World ‘at Brink of Abyss That Could Change Trajectory of Israeli-Palestinian Conflict’, Middle East Coordinator Warns Security Council
Many Speakers Lament Organ’s Inaction, Urge Immediate End to Violence
The international community must urgently come together to secure an immediate cessation of hostilities, the unconditional release of all hostages and safe and unhindered humanitarian access, delegates heard today, during a Security Council briefing on the situation in the Middle East, following the 7 October invasion of Israel by Hamas and a 17 October attack against the Al Ahli Arab Hospital in Gaza.
Amid calls for an end to violence and warnings of a widening conflict in the region, the 15-member organ had met on 16 October and earlier today to agree on the terms for a humanitarian ceasefire but failed on both occasions to adopt a resolution to that end. (For background, see Press Releases SC/15445 and SC/15450.)
Tor Wennesland, Special Coordinator for the Middle East Peace Process, speaking from Doha via video link, said he feared the world is at the brink of a deep and dangerous abyss that could change the trajectory of the Israeli-Palestinian conflict, if not the entire Middle East. Condemning the massacre perpetrated by Hamas against Israelis on 7 October, he said: “The events of the past 11 days have served to reignite grievances and reanimate alliances across the region. The risk of an expansion of this conflict is “very, very real and extremely dangerous”.
Detailing his efforts, alongside the Secretary-General and the leaders of the region, to diminish this existential threat, he said the first step is to achieve two urgent humanitarian objectives: Hamas’ immediate, unconditional release of all hostages and unrestricted access of humanitarian aid for Palestinians in Gaza. The next step must be collective efforts to end the hostilities and prevent the conflict’s expansion in the region, he said, adding: “What we must do now is work together as one to achieve these objectives.”
Martin Griffiths, Under-Secretary-General for Humanitarian Affairs and Emergency Relief Coordinator, voiced his despair at the attack on the Al Ahli Arab Hospital in the northern Gaza Strip on the evening of 17 October, pointing out that the evacuation of those subject to Israeli authorities’ announcement that civilians should leave for their safety had not been possible due to insecurity, the critical condition of many patients, the lack of ambulances and the capacity of the health system, which is on its knees in Gaza.
The invasion of Israel and the taking of hostages was simply wrong and unacceptable, and their unconditional release is an essential component of any return to normalcy, he continued. Meanwhile, as many as 1 million people have fled their homes to other parts of Gaza, he said, pointing out, however, that there is simply nowhere to go to for civilians to escape the destruction and privation. Warning against the real risk of the situation spiralling out of control, he stressed: “A humanitarian ceasefire would go a long way to easing the epic human suffering.”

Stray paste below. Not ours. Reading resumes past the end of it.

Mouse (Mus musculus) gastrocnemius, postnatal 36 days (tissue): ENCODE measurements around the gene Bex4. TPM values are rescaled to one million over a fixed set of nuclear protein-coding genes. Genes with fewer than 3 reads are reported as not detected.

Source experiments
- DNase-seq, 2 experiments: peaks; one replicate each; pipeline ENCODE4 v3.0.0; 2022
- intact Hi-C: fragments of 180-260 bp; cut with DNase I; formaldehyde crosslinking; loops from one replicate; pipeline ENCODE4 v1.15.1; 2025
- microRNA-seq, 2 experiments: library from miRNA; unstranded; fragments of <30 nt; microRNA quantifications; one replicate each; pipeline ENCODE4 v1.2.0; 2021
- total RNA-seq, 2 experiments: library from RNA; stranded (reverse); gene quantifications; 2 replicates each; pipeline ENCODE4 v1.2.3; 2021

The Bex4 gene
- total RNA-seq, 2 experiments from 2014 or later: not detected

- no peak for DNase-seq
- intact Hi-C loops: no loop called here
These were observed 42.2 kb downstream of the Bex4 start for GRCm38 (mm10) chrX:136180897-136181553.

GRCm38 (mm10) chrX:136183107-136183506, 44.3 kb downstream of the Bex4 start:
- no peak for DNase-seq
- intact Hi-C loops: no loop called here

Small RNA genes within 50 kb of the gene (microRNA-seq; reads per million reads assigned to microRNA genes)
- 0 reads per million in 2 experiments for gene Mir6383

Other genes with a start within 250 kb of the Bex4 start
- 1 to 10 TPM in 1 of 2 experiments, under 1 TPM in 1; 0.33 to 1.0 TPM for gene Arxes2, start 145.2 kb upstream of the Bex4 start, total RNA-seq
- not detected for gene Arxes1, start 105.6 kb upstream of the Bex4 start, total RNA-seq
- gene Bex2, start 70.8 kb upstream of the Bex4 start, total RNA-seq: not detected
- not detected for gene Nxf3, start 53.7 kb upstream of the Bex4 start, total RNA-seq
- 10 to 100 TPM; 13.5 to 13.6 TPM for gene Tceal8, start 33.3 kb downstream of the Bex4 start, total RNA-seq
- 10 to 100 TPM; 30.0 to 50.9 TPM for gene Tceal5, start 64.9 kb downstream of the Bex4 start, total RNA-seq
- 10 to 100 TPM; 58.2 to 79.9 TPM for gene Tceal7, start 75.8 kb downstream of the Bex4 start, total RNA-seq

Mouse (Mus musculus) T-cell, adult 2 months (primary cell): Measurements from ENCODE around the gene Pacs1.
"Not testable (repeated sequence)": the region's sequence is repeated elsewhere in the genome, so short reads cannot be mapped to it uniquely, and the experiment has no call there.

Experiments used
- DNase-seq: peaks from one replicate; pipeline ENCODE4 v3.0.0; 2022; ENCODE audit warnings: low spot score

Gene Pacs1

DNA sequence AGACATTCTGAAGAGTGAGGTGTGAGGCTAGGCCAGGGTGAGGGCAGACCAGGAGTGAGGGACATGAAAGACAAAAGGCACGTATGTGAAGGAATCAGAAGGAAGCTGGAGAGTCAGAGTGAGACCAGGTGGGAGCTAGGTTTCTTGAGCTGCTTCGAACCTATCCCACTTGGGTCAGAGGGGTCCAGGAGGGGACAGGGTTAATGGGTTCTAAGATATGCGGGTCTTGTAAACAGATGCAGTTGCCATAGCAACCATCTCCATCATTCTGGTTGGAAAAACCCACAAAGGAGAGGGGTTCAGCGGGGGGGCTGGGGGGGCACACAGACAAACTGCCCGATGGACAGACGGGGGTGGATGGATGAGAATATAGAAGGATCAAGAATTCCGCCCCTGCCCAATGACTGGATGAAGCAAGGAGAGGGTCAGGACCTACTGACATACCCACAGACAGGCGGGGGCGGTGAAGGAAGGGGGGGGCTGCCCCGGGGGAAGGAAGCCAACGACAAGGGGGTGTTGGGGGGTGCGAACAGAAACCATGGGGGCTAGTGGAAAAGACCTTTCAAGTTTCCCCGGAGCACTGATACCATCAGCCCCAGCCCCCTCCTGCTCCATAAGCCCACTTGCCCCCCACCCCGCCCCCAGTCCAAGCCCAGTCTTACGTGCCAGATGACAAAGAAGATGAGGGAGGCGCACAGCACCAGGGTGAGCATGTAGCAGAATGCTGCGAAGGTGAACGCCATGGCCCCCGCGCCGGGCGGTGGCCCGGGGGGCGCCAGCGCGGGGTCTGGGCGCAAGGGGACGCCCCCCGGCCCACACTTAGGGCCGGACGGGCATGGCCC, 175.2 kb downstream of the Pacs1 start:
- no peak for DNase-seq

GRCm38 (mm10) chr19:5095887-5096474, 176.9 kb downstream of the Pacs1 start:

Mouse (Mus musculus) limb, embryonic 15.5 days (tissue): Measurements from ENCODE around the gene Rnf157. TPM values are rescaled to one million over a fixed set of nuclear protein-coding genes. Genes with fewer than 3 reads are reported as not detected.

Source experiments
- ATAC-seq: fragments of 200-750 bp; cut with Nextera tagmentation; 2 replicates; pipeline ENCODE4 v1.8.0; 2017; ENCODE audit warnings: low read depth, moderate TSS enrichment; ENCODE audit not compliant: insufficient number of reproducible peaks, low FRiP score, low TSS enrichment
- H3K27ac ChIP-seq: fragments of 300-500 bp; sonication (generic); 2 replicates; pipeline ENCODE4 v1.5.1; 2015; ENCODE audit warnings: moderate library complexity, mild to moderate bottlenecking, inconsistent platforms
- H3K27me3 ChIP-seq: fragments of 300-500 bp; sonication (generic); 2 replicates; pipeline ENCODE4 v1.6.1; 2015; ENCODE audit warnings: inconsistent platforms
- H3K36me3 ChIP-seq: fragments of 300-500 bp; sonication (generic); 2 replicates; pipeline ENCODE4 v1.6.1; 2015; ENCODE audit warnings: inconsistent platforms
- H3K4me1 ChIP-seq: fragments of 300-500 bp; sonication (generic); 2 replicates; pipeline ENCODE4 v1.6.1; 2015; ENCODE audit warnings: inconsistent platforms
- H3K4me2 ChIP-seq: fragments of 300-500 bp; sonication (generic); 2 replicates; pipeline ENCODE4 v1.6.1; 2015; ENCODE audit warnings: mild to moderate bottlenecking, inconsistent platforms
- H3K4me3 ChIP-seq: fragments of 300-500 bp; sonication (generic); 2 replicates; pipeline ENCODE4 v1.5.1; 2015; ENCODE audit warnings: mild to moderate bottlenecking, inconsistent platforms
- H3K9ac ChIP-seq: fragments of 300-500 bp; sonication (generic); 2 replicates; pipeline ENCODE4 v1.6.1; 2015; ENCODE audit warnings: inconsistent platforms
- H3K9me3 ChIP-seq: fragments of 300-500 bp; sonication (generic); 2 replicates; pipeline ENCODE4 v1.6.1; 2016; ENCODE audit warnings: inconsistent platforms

In the ensuing discussion, many Council and non-Council members echoed the briefers’ calls for a cessation of hostilities, stressing that civilians must be protected always under international humanitarian law. Speakers lamented the Council’s inaction amid a conflict that could engulf the entire region, with some voicing support for Israel’s right to self-defence, while others stressed that the only way to end the conflict is through the two-State solution.
The Permanent Observer for the State of Palestine, emphasizing that there is no right to commit massacres in international law, said Israel is perpetrating massacres in Gaza every single day. “You all say civilian lives should be protected, yet some of you until now continue being unable to call for a stop to the assault and to call for an immediate ceasefire.” “Had the Council called for a ceasefire two days ago and acted accordingly, it would have saved hundreds of lives, but maybe for some saving hundreds of Palestinian lives is not such an important objective to pursue,” he added.
Pointing to the Council’s failure to provide serious and responsible leadership, he said the region is united in telling the Council that it is not possible to avert a human catastrophe and a regional spillover, while Israel continues its bombings and killing Palestinians. “The only way to prevent both is to stop this criminal aggression against our people,” he stressed. The war can and should be stopped immediately, he urged, warning that any further delay is a risk no one should take.
“What is going on here? I’m truly shocked and horrified,” said Israel’s representative, who emphasized that the Council it seems has forgotten about the most barbaric attack, bigger than the attacks of 11 September 2001. Thousands of “barbaric Hamas Nazis” invaded Israel and murdered 1,400 Israeli civilians, he recalled, emphasizing that Hamas’ goal is “the annihilation of Israel”. They do not believe in dialogue or political solutions, only to exterminate Jews and annihilate the Jewish State, he added.